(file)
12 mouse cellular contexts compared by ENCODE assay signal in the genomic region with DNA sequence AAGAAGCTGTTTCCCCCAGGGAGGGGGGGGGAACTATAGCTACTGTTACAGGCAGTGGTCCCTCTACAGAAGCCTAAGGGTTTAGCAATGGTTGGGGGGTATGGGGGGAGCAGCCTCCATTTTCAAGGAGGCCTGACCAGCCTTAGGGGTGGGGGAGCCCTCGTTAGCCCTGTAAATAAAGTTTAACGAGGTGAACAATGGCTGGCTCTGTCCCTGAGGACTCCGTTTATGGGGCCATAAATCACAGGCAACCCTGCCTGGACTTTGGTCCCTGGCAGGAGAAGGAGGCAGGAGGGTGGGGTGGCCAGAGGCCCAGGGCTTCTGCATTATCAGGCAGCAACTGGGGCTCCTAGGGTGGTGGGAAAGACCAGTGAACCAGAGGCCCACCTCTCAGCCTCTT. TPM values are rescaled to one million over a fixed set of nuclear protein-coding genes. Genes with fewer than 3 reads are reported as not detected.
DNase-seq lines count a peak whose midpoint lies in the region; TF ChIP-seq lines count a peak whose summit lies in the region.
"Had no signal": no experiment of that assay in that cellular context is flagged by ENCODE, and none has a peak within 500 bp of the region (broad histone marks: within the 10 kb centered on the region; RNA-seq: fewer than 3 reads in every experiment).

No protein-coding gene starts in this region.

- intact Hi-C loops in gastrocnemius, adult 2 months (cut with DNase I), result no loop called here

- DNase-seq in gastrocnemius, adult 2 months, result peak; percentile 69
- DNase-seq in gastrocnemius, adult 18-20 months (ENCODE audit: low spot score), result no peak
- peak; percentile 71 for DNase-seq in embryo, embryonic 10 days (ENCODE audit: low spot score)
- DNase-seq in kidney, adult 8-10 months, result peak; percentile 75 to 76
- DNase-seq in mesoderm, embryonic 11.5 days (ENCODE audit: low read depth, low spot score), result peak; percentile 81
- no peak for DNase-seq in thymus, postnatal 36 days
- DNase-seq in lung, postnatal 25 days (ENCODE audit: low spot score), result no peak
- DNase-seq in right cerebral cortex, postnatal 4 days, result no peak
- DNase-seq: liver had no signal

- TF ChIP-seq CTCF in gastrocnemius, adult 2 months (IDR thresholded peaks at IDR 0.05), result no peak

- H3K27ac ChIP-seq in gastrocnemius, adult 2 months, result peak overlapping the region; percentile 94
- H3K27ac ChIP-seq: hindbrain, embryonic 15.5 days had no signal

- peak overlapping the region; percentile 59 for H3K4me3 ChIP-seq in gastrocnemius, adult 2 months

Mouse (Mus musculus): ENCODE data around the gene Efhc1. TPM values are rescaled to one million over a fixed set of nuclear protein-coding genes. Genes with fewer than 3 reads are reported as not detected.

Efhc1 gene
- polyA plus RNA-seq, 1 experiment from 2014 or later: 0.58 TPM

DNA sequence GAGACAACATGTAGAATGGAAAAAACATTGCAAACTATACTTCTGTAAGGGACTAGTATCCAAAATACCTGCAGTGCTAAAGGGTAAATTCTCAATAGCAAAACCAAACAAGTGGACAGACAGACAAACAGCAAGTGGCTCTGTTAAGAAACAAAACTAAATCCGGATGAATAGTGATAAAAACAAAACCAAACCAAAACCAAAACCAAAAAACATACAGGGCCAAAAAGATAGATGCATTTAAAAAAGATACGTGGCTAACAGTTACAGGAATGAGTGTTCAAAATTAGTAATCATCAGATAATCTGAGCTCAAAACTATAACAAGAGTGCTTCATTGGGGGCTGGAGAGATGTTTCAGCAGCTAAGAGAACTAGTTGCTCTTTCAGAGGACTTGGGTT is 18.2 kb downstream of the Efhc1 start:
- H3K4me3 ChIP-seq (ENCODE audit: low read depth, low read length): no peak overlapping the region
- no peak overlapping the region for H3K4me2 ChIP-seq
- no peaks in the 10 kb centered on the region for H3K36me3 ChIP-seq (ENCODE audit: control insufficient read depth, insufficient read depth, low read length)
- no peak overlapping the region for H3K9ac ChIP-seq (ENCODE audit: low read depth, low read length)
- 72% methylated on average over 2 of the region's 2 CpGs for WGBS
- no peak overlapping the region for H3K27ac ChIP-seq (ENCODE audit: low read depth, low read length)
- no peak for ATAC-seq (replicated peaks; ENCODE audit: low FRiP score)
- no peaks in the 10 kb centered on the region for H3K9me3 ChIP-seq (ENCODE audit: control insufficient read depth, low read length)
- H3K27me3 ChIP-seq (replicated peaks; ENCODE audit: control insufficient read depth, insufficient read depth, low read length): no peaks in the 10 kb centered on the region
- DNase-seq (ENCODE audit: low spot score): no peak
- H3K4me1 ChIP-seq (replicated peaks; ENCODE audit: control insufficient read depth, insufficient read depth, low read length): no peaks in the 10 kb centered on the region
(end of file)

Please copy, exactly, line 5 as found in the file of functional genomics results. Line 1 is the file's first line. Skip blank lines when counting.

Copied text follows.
- intact Hi-C loops in gastrocnemius, adult 2 months (cut with DNase I), result no loop called here